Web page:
What is Diss?
Dissertation season is in full swing as the April 6th deadline races relentlessly towards us. For both Human and Physical Geographers, the laborious process kicked off in February 2016, with the submission of our dissertation proposals for Research Design. This six week course allowed us to explore methodologies and literature pertaining to our chosen topic while developing a strategic plan of attack, I mean outline and timeline for our dissertation. That was one year ago. Plenty has transpired over the course of 12 months: topic changes, presentations, surveys, sporadic tears, interviews, and fleeting feelings of accomplishment. I now invite you to hop on the “diss” bus and ride the bumpy road to a 12,000 word undergraduate honours dissertation.
***DISCLOSURE*** This is from the standpoint of a human geography dissertation. Also I have not yet reached the (so close yet so far far away) finish line, so as an expert level 3000 procrastinator this is my own unique experience.
I am researching Intentions and Receptions of Public Art in the Washington D.C Metro (a working title). I began by a literature review consisting of public art in public transit systems throughout the United States as well as Europe. I looked at both geography and art journals, news articles, and transportation magazines and reports. As a commuter of the D.C Metro (I’m from the state of Maryland) I noticed the often bare and grey walls of the underground transit system. While the massive vaulted ceilings of the underground stations are artistically designed, the general aesthetic of the metro, while classical, is from a different time (1970s) and commuter demographics/purpose has dramatically diversified since then. My research consists of looking to why certain public art installations are chosen for certain stations, and how the commuters and surrounding communities respond and interact with the pieces.
Flash forward to summer 2016. The typical diss plan involves getting it all done in the summer. I do in fact know of a few students who successfully met this challenge, entering their final year of Geography with diss all done, however I was not one of them. As always, life gets in the way. Because I was considering a career change into education, I worked full time in a nursery-preschool back home during the summer. It was the best experience of my life and made me confident about my decision to pursue primary education teaching after completing my undergraduate degree. Meanwhile I was slowly but surely getting on with my research by doing readings and contacting most of the people I would need to be interviewing. This proved to be a time-consuming process. Contacting 30+ individuals through their email addresses, phone numbers, and speaking with them was not always as simple as a quick google search, contrary to my expectation.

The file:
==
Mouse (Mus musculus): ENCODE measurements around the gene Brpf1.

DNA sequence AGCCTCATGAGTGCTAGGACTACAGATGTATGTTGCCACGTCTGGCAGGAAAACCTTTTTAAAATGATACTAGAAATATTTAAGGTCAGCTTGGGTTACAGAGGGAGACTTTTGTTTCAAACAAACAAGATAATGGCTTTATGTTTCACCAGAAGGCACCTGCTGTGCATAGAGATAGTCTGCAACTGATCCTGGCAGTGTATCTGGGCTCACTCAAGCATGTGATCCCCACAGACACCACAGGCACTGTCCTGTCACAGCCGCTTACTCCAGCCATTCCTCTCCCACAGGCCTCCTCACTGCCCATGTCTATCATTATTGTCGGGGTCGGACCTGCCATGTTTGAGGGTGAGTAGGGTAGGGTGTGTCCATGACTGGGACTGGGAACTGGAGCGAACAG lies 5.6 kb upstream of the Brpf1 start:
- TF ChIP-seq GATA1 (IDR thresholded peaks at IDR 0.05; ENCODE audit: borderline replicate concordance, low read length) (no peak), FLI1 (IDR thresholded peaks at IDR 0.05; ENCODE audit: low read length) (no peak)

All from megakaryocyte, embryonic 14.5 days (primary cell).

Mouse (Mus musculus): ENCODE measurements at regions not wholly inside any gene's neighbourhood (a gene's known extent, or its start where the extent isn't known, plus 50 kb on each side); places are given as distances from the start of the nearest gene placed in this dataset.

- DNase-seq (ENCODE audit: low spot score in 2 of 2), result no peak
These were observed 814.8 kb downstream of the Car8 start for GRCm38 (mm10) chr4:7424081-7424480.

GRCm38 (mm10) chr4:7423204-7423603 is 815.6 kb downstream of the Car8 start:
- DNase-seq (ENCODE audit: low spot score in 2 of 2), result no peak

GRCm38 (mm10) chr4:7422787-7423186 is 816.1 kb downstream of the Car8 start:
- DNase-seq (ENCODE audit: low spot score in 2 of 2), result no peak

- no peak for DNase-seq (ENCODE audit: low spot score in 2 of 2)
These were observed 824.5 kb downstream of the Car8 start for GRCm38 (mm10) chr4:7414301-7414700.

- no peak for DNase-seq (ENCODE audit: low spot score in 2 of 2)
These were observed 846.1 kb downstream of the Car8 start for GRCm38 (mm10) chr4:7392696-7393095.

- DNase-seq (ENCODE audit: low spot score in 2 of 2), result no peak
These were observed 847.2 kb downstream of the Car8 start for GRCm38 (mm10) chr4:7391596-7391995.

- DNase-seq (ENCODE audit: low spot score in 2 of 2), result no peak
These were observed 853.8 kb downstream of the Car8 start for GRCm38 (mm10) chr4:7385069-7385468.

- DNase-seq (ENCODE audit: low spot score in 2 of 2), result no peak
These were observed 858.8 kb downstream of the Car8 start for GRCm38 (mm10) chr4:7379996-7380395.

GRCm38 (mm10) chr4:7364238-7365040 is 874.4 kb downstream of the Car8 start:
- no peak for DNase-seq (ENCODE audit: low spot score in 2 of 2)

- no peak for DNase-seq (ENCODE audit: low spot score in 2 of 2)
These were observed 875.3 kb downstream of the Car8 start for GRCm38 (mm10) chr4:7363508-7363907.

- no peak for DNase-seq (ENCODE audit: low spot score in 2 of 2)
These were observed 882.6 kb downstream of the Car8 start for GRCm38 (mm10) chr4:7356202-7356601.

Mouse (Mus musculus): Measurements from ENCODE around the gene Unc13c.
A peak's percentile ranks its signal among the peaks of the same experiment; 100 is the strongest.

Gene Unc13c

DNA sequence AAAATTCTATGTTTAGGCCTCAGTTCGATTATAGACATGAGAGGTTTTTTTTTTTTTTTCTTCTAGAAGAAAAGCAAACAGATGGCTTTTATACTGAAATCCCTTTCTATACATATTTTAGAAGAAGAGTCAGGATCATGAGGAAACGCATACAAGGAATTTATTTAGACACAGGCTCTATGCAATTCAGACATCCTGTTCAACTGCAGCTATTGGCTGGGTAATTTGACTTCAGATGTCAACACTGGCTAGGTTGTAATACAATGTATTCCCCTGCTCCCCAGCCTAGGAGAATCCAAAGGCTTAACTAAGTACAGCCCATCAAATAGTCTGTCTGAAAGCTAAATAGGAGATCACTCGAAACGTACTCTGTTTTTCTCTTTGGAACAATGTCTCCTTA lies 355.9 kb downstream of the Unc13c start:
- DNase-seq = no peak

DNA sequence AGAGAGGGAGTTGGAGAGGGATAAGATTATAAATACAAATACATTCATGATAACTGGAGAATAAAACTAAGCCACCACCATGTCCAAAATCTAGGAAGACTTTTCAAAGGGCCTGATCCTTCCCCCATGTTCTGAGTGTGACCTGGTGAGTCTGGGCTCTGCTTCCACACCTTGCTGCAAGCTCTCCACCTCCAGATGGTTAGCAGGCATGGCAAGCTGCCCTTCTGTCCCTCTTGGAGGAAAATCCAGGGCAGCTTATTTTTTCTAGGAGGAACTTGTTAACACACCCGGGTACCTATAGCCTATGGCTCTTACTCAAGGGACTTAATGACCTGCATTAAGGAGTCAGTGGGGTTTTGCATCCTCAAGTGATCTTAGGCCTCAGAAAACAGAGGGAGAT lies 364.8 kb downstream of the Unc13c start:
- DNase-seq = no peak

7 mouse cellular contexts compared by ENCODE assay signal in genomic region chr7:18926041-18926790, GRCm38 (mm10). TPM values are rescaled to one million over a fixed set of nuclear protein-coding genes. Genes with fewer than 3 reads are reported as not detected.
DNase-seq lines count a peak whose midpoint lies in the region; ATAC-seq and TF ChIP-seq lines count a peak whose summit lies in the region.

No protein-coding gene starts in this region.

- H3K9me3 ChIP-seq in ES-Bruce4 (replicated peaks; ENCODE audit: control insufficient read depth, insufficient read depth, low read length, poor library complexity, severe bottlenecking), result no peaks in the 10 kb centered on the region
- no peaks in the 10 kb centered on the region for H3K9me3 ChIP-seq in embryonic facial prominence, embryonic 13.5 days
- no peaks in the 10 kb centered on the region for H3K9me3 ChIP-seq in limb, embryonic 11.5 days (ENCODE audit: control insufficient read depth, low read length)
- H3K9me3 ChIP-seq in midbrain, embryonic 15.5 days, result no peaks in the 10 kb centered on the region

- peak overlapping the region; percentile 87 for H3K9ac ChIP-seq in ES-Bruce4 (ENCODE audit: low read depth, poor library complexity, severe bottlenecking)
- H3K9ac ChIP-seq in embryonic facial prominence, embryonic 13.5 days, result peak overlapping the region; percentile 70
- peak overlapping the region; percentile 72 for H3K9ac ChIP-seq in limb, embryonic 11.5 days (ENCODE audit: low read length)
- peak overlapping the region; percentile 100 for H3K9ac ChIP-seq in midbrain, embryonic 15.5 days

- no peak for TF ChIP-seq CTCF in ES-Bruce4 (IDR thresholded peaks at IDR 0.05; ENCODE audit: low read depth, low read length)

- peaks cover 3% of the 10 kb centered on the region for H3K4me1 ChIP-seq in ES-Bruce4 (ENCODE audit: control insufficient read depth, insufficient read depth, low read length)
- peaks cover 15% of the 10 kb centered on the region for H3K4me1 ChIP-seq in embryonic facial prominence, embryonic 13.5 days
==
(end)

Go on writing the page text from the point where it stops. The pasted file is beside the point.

Semester 1 (Autumn 2016)
Throughout the semester I met with my diss supervisor who guided me as to what kind of questions I should be asking and the best methods for my research. The next requirement for diss was the Dissertation Conference, which took place on October 12, 2016. Everyone presented their projects in a powerpoint to a group of about 20 peers and 2-3 professors. This was good public speaking practice and provided much needed feedback.
It is now winter break 2016-2017.
*Record scratch. Freeze-frame* You’re probably wondering how I got myself into this situation. I, Andrea, have been a procrastinator for 21 years. Let this be a warning to anyone starting to work on their proposals: diss is like a bandaid, might as well rip it off in one fell swoop, sooner rather than later, before it starts to attract bits of dust from your jumper and get a gross little fuzzy edge. Slowly peeling off the plaster and feeling the pain of each hair and skin cell being plucked off your arm is highly unpleasant and always a regret.
Semester 2 (Spring 2017)
Anyways, in January I had an intense couple of weeks doing research, conducting several interviews and surveys in the nation’s capitol. I interviewed both artists, community members involved in art projects, and the head of Art in Transit at Metro. The surveys involved me standing outside of a busy Metro station exit holding a sign that said “15 SECOND SURVEY.” My survey was literally 15 seconds long, a fact verified by a few comedian commuters who decided to time it. I did this several times until reaching my desired amount of survey answers, as well as creating, posting and sharing an online survey. In the following weeks I will be wrapping up my research with some phone and Skype interviews alongside writing the core chapters of my diss: introduction, literature review, methodology, analysis, and conclusion. Of course, these chapters will be broken up into various sections, and I may add more chapters if necessary. The appendix will hold all of my raw data such as scans of the surveys and bits of interview transcripts. My personal deadline is Saint Patrick’s day, on March 17th, giving my supervisor a couple of weeks to comment on my final diss draft. Here’s to finishing university, and good luck to my fellow fourth year geographers!